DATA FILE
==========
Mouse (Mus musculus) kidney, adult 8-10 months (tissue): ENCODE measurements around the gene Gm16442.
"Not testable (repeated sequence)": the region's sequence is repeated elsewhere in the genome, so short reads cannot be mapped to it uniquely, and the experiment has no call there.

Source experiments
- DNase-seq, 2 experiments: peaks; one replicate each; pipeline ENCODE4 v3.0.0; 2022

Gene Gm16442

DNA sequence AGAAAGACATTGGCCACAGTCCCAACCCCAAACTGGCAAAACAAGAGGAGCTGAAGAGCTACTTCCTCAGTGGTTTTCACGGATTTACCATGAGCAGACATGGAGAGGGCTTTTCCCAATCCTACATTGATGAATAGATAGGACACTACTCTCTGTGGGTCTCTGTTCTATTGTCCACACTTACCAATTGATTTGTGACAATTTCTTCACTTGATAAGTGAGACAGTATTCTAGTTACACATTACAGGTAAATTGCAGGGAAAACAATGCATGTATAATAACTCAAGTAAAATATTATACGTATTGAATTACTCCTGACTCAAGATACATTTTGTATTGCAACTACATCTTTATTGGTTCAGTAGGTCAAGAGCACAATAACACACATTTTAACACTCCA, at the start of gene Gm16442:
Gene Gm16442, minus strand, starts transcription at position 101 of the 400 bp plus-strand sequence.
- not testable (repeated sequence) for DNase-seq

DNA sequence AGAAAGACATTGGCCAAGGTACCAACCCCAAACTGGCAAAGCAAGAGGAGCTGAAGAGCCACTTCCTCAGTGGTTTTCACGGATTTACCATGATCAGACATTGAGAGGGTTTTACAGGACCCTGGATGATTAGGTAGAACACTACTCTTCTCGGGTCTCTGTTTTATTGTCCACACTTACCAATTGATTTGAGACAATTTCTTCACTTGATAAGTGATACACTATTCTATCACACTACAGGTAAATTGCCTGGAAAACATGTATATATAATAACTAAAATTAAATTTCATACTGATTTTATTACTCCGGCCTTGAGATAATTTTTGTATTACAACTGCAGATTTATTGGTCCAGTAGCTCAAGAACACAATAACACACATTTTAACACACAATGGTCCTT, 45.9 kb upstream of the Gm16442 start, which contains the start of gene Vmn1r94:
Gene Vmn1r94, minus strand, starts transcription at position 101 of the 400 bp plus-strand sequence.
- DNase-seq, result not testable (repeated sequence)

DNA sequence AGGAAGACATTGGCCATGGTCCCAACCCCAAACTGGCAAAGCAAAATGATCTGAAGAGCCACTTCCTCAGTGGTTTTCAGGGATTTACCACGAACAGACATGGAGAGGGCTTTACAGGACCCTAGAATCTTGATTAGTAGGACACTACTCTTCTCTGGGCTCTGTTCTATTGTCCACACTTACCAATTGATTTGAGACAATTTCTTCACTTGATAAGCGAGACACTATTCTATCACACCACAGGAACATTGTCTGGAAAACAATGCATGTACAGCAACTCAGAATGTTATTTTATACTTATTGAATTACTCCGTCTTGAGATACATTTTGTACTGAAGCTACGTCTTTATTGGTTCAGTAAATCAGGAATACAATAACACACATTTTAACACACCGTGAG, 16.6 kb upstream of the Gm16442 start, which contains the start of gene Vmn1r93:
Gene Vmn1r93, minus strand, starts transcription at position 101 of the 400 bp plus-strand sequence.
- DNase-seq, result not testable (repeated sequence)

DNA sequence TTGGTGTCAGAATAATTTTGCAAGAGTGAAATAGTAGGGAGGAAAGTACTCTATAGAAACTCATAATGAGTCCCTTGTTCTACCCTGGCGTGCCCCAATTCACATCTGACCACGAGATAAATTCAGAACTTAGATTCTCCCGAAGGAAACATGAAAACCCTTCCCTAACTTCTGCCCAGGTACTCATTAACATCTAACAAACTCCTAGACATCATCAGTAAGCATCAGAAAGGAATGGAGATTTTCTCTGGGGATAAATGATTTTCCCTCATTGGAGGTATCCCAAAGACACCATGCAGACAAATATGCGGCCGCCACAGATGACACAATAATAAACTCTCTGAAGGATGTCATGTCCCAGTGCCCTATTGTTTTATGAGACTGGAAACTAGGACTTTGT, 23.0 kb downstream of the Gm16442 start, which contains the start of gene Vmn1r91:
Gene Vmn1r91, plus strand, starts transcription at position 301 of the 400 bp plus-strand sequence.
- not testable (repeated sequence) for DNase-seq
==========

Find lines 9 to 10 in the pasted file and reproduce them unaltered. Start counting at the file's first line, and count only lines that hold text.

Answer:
DNA sequence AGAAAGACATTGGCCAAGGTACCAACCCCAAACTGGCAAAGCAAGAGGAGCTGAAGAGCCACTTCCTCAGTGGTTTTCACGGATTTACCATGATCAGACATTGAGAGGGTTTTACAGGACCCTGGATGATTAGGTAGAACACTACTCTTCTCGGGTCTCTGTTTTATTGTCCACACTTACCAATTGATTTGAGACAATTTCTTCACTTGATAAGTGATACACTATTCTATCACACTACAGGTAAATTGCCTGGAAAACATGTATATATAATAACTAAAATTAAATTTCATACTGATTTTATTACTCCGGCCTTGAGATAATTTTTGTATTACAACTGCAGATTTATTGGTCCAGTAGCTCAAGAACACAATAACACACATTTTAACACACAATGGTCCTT, 45.9 kb upstream of the Gm16442 start, which contains the start of gene Vmn1r94:
Gene Vmn1r94, minus strand, starts transcription at position 101 of the 400 bp plus-strand sequence.